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House says yes to 5 more years of Americans surrendering their freedom in exchange for temporary safety

There seems to be a never-ending battle to spy on Americans in the name of "fighting terrorism" in the United States.  This week the U.S. House voted 301-118 to pass the FISA Amendments Act Reauthorization Act of 2012 (H.R. 5949).  The bipartisan-backed bill will give the government a blank check for 5 more years of warrantless wiretaps.

I. How Did We Get Here?

The FISA mess, like many in the government is a story of what seemed like a good idea being perverted to accomplish the exact thing that it was original intended to prevent -- non-transparent and unaccountable wiretapping.

The FISA was designed to eliminate Fourth Amendment violations, and was put in place in the wake of accusations that President Richard Nixon had used wiretaps to spy on political rivals.  The act only allowed for warrantless wiretaps if one of the parties was "reasonably believed" to be outside the U.S.

While well intentioned, perhaps the FISA left open the door to abuse by putting domestic surveillance mechanisms in place.  While the bill criminalized abuse, with a penalty of up to five years in jail, it has been difficult to prove abuse allegations against ranking federal officials. 

But for its flaws FISA did offer some protections for a while.  Then came the PATRIOT Act of 2001, which dramatically expanded warrantless wiretaps, and the "Protect America Act" of 2007 (Pub.L. 110-55S. 1927).

II. Both Romney and Obama Support Spying on Citizens

As with many kind of domestic spying over the last decade, usage went up and accountability went down.  It's hard to say exactly what the results are -- because the public isn't privileged with that information.

But from past warrantless surveillance program reviews, one could safely assume that the program was often used for its intended purpose (fighting terrorism) -- but also often abused in a variety of ways.

William Binney, a codebreaker for the U.S. National Security Agency -- one of the chief wiretapping intelligence agencies -- quit his post in 2001 when he began to witness abuse; U.S. citizens being illegitimately snooped on.

[Image Source: Djibnet]

He commented in a speech at this year's Defcon hacker conference, "NSA's charter was to do foreign intelligence, and I was with that all the way.  But then they took those systems that I built and they turned them on you, and I'm sorry about that."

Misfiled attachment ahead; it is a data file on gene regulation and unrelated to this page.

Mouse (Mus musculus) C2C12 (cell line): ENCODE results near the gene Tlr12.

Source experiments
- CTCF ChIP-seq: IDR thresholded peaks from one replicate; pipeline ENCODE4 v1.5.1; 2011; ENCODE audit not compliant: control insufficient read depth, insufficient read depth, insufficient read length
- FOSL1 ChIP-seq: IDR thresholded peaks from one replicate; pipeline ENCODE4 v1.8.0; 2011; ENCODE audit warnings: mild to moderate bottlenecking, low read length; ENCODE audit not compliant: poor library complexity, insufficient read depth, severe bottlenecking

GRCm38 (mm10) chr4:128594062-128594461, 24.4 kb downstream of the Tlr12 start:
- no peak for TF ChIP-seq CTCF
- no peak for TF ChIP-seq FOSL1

Both President Obama and former Mass. Governor and Republican presidential nominee Mitt Romney are both of the same mind when it comes to this provision and others which will likely lead to spying on American citizens -- they love them.  Both men have vocally supported the extension to the warrantless wiretaps and in support of other kinds of spying, arguing that the need for safety outweighs Americans' need for certain freedoms like privacy.

With such sweeping bipartisan support, the spying on American citizens and erosion liberties is likely to continue to be enjoyed and be advanced in years to come, assuming there is not a radical change in party leadership or some other radical shift in the American political atmosphere.

Source: GOP



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RE: Yeah, right
By madtruths on 9/14/2012 4:13:08 AM , Rating: 5
Alright, well just so we are clear, your whole history lesson was something I've known for quite along time. Though it doesn't exactly apply to Americans doing whatever is necessary to accomplish their goals. Considering other than the wars in Iraq and Afghanistan, all we are doing is giving up our rights every day to be "safe".
The problem is, we no longer do the things that are necessary because we don't want to hurt anyone's feelings. However, I completely doubt the founding fathers fought all those years ago for the very same government they created, to do the same damn thing to its citizens. Not to mention the whole part about the British calling the colonials terrorists and the U.S. currently calling certain groups all over the world terrorists isn't making a great point. Simply because you justified everything they are doing because we do/did it. Just saying. Remember, they are the enemy, not me, not you, and neither are the rest of the citizens of America.


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